Adoration of the Most Blessed Sacrament is a beautiful way to increase one’s devotion to the Eucharistic Lord, and spend quiet time with Him in prayer. Sometimes, though that “quiet time” is less than quiet, and sometimes it is downright distracting. Whether your parish offers adoration on a monthly, weekly, or daily basis, and whether it is offered at certain times or perpetually, somehow these nine people always find their way to your prayer time. Which ones have you met so far?
Whisperers have a few variations. The “inhale only pray-ers” are sure to say their prayers in a whisper as they inhale. The exhale is silent, leaving you to think for a moment that they have finished their audibly noticeable Hail Marys – until the next breath. The “sighing pray-ers” are the inhalers’ opposites. They prefer to pray on the exhale, often in the form of a sigh, which, at first, may seem quite pious. Then as they repeat sigh-praying on every exhale, it seems….less so. The fully committed whisperers, however, simply whisper their prayers. All of them. Sometimes with a little hiss or whistle on the S and soft C words, and just loudly enough to make you lose your place in your own prayers. Now is the time to surrender to the whispers and gaze at Jesus in quiet defeat. Maybe pray along in your head. Jesus is still glad you are there.
The Rosary Clinker
It is inevitable that as you pray in adoration you will eventually encounter the Rosary clinker. You will know you have met one when they seat themselves and after some rustling in a pocket or purse or prayer bag, remove what can only be described as a “spiritual weapon of mass destruction.” Made of extra noisy chains, glass or ceramic beads, and maybe tiny jingle bells, this rosary is also usually outfitted with extra medals that add to the overall effect of the rosary sounding more like the bells during the Consecration at Mass than a powerful sacramental. As the adorer begins their prayers it is expected that they will rattle their beads with every transition, and that the rosary must bang into the wooden chair or pew at least once a decade. If you are lucky, after they complete their rosary prayers they will immediately begin a chaplet, which has the effect of clinking like a rapid fire rosary. Now isn’t the time for angst though, with all the attention the rosary has gotten lately, perhaps this adorer’s purpose is to remind you to pray yours – or to at least improve your concentration skills while praying!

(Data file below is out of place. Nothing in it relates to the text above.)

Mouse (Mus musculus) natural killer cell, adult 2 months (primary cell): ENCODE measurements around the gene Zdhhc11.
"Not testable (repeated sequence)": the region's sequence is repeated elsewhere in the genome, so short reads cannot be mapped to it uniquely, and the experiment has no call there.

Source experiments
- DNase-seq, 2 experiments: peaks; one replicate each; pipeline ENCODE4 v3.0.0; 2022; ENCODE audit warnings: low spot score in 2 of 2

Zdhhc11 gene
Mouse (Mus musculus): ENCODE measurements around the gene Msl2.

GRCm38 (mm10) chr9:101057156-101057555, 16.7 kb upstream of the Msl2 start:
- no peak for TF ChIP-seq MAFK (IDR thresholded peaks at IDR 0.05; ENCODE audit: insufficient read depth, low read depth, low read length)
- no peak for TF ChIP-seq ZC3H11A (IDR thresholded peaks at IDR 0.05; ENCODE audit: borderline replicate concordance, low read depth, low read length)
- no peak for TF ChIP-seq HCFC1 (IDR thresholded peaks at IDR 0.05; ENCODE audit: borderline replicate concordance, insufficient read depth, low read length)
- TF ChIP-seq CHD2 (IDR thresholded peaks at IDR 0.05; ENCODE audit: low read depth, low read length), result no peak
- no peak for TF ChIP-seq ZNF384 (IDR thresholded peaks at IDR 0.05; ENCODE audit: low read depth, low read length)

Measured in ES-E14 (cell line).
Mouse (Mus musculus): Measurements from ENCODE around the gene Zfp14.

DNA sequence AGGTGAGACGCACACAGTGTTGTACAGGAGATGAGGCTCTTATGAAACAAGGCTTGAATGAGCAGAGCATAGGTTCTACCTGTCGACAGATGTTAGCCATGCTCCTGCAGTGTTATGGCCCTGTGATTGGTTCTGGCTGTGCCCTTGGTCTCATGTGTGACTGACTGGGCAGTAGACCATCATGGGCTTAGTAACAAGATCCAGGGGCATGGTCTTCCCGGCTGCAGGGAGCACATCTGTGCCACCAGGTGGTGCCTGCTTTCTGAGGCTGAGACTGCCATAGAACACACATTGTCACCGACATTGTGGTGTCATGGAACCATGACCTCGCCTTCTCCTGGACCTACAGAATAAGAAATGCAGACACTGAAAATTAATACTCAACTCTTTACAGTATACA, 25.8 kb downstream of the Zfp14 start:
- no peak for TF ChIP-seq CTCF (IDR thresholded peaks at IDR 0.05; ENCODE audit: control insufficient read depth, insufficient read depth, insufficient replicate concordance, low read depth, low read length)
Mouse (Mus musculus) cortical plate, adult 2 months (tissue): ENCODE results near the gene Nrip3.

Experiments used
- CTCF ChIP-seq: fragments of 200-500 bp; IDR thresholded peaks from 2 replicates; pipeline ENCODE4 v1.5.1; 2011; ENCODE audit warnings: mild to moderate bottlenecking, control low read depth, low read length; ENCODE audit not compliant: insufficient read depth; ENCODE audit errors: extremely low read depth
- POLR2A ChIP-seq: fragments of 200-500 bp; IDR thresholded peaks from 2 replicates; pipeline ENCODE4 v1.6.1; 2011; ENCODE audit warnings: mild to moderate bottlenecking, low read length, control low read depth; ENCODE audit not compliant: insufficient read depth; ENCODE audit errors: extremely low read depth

Every so often in adoration you may find yourself with a fellow adorer who can’t sit still. Usually older in age, often a woman, this adorer will be overcome with the reality that something on the bookshelf IS out of place. Knowing that Jesus deserves nothing less than a pristinely organized chapel, the putterer will quietly get up and reorganize the bookshelf. Once that task is complete, they will return to their seat – until they notice that the flowers need to be rearranged, the candles are unevenly spaced, and the prayer books and chairs need to be slightly adjusted. The putterer plays an essential role in the economy of the adoration chapel, though, since as you “sit at Jesus’ feet and listen,” there needs to be someone who is willing to step in as a “Martha” to your “Mary.”
This particular type of adorer is the most diverse. At one time or another, even the most dedicated adorers can fall into this category. While more often found in the wee hours of the morning in perpetual adoration chapels, Snoozers can show up at any time of day. They are best left to their own devices, and as long as the Snoozer doesn’t turn into a Snorer, they are unobtrusive and quiet. Perhaps offer an additional prayer for them and remember not to judge. They showed up, and that pleases Our Lord. (Besides, aren’t we all one restless night away from joining their ranks next time?)